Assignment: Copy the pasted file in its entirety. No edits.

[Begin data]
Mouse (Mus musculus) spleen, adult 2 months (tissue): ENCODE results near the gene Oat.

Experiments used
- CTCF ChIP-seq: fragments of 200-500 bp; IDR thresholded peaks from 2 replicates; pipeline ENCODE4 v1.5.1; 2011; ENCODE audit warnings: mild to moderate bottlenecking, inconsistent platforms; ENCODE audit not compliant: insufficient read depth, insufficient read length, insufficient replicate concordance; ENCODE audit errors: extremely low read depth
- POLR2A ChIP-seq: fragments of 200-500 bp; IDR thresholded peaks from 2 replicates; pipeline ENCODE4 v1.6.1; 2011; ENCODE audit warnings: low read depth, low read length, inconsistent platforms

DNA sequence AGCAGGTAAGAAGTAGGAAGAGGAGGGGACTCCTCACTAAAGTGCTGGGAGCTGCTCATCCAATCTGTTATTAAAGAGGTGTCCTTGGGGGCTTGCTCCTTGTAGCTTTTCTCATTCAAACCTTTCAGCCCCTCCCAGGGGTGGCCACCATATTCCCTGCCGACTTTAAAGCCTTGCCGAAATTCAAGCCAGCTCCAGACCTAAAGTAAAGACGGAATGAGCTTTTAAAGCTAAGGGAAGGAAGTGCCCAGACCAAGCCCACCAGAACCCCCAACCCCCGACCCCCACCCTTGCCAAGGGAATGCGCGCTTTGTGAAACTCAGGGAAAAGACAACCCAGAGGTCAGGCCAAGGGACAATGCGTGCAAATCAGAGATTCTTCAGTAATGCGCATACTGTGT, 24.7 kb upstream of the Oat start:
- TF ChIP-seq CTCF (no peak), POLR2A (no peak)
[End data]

Mouse (Mus musculus) spleen, adult 2 months (tissue): ENCODE results near the gene Oat.

Experiments used
- CTCF ChIP-seq: fragments of 200-500 bp; IDR thresholded peaks from 2 replicates; pipeline ENCODE4 v1.5.1; 2011; ENCODE audit warnings: mild to moderate bottlenecking, inconsistent platforms; ENCODE audit not compliant: insufficient read depth, insufficient read length, insufficient replicate concordance; ENCODE audit errors: extremely low read depth
- POLR2A ChIP-seq: fragments of 200-500 bp; IDR thresholded peaks from 2 replicates; pipeline ENCODE4 v1.6.1; 2011; ENCODE audit warnings: low read depth, low read length, inconsistent platforms

DNA sequence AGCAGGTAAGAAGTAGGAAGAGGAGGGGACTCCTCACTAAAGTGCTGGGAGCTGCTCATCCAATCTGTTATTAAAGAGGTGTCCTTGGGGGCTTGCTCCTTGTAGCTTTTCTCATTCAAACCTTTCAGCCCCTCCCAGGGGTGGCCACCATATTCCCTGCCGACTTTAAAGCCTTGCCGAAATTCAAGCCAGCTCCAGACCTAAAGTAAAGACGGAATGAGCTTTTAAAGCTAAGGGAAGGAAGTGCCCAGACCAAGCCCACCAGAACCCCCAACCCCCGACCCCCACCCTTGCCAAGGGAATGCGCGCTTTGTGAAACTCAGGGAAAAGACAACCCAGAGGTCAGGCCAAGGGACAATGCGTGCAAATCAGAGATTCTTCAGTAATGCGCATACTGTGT, 24.7 kb upstream of the Oat start:
- TF ChIP-seq CTCF (no peak), POLR2A (no peak)